The Cost of Aging

Most people in the US simply aren’t ready to grow old. I know one person who has told me 17456_1269532813224_1076952025_30803996_7657050_nthat his retirement plan is a gun, but is that really what most of us want?

In fairness, the suicide rate is increasing in every age group except those age 75 and older. Maybe that’s what we do want.

In the US, consumers don’t really start thinking about old age until after they turn 40. Unfortunately, that’s the age in which, if they have kids, they are saving for college and paying rather high housing costs. That makes putting anything aside for retirement a difficult proposition for all but the very rich or very lucky.

The problem is that the financial challenges of retirement are worse than most people think. Let’s break it down:

  • Living expenses after one is unable to work.  That’s food and housing, and Social Security doesn’t pay enough to most people to cover these bills.
  • Home health care, if you have to have someone come to the home to provide service.  That’s over $3,800 per month.
  • Assisted living facilities:  Over $3,600 per month.
  • Nursing home facilities:  The national average for a semi-private room is $6,844 per month, but it is as much as $13,000 per month in places like New Jersey. [Genworth]

On average, people require 2.4 years of assisted living or nursing home care. A rough estimate puts that cost at $126,000 if you don’t live in a high-priced area. Even better, Medicare currently picks up only a small fraction of this expense.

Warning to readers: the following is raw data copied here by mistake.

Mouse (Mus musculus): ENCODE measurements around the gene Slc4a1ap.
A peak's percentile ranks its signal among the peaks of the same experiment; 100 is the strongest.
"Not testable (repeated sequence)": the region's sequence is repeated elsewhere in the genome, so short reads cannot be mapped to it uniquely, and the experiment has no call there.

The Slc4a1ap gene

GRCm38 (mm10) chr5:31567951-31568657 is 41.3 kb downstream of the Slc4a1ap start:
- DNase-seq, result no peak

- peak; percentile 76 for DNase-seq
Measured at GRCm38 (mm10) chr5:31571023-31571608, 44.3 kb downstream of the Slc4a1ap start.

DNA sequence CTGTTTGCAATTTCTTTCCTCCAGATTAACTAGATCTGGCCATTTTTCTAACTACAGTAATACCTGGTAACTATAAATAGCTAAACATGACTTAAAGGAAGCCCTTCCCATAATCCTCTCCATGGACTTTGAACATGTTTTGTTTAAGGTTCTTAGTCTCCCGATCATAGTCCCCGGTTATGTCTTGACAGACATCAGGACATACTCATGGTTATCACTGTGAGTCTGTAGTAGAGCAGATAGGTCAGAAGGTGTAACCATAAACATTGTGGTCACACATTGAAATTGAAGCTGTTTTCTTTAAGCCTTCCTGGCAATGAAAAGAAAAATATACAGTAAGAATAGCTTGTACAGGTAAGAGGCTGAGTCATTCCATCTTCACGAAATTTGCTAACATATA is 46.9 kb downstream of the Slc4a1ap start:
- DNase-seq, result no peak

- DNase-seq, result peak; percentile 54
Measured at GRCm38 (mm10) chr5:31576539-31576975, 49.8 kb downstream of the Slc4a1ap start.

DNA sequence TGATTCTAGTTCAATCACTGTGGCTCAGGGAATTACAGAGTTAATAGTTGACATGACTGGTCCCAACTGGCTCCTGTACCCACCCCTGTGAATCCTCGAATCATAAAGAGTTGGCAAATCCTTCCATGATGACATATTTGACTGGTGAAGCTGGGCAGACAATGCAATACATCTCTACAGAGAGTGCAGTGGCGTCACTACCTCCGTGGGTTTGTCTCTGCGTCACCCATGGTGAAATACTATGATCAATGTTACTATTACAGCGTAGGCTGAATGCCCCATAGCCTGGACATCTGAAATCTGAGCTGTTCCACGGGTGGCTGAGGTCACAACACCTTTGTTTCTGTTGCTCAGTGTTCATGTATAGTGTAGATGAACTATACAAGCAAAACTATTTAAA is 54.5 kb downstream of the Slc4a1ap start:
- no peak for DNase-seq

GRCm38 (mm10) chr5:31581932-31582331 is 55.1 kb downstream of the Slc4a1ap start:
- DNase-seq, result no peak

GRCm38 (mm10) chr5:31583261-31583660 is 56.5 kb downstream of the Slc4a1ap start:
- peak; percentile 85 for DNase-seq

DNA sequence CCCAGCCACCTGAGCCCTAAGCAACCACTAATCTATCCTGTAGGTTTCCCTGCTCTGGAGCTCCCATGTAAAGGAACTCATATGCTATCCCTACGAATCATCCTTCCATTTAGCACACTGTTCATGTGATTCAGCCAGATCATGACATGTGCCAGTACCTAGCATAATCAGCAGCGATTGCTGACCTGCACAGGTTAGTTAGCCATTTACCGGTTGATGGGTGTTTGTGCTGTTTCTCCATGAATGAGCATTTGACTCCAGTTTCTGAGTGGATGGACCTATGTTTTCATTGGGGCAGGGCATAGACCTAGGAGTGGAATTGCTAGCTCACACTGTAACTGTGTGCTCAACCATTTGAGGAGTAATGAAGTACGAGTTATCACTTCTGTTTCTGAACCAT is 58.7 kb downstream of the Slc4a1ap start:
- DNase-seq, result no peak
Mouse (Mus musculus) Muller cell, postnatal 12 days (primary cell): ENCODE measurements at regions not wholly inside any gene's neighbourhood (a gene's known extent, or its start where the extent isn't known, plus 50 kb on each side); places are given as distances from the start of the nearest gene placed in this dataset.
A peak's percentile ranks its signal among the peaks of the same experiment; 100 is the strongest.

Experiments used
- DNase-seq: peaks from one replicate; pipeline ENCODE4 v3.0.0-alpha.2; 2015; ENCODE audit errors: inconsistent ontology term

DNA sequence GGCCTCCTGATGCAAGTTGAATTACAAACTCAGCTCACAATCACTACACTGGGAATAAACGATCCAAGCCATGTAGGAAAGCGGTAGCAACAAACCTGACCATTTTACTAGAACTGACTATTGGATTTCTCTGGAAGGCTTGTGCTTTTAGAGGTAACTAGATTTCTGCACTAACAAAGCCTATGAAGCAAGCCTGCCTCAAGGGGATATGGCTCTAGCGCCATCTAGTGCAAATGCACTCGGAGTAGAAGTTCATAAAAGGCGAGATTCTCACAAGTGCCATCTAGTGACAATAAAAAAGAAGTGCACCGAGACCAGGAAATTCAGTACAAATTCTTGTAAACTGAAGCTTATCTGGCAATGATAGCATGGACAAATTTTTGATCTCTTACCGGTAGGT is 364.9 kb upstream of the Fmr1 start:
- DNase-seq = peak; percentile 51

These costs are per person.  If you are part of a couple, you need to double the amount.

One way to cover these long-term care expenses in the US is through insurance — either a stand-alone Long Term Care (LTC) policy, or more cost effectively, an LTC rider on a life insurance policy. The other choices are to move to another country, move in with the kids, or deplete all of your assets and go on Medicaid. However, with the Medicaid option, you can forget about everything you ever dreamt of doing in your old age.

Other countries handle elder care more sensibly.  For example, Germany pushed through a reform package in 2014 improving government funding for home health services.  Foreign nationals living in UK can receive elder care through the National Health Service at no charge.

Why is the US so far behind?


Sources

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2 comments

  1. I come from Sri Lanka where health care is free. So I feel medical costs are exorbitant in the US. But then again in Sri Lanka if something happens to you due to a medical error, chances are pretty low you will be properly compensated.

    Like

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